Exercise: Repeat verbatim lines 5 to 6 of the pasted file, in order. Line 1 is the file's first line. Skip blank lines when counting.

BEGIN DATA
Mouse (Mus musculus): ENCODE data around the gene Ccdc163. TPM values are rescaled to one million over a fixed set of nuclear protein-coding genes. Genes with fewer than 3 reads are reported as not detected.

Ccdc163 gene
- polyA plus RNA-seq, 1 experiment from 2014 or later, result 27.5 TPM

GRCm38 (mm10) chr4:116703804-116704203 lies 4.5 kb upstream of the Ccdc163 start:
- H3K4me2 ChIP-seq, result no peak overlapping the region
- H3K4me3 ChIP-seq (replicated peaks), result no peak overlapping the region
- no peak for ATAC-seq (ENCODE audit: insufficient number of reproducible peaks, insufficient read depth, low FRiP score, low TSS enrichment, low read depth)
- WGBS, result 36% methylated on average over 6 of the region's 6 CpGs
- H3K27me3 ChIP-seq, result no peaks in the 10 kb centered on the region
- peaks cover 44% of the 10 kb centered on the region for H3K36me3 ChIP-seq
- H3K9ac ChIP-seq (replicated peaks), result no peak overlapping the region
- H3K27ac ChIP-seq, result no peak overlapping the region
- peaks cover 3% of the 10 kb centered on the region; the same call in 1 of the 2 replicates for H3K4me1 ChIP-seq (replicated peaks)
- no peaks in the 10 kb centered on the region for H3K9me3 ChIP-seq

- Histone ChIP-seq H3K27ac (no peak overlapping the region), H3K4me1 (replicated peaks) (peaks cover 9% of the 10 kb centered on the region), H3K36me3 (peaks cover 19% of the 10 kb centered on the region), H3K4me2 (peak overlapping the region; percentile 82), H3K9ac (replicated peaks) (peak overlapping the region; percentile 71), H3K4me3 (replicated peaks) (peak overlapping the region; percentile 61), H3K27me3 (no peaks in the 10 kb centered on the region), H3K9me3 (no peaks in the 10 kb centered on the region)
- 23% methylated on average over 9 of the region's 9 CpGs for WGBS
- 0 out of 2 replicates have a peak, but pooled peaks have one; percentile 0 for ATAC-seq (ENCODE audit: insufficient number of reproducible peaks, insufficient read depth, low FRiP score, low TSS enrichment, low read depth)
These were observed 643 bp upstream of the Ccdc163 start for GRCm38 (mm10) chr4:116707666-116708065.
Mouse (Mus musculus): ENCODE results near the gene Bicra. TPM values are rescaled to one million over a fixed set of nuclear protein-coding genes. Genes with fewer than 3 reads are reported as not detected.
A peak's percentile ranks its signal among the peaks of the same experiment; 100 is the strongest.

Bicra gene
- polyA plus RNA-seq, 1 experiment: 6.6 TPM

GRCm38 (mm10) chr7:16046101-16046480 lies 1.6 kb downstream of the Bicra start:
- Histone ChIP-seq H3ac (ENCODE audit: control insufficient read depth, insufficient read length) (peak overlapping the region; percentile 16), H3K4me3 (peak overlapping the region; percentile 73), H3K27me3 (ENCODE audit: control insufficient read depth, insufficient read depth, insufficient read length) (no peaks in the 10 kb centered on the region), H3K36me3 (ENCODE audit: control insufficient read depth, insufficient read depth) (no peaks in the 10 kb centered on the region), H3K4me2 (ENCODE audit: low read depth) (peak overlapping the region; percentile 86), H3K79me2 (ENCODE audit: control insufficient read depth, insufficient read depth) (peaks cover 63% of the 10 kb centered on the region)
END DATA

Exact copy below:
- H3K4me2 ChIP-seq, result no peak overlapping the region
- H3K4me3 ChIP-seq (replicated peaks), result no peak overlapping the region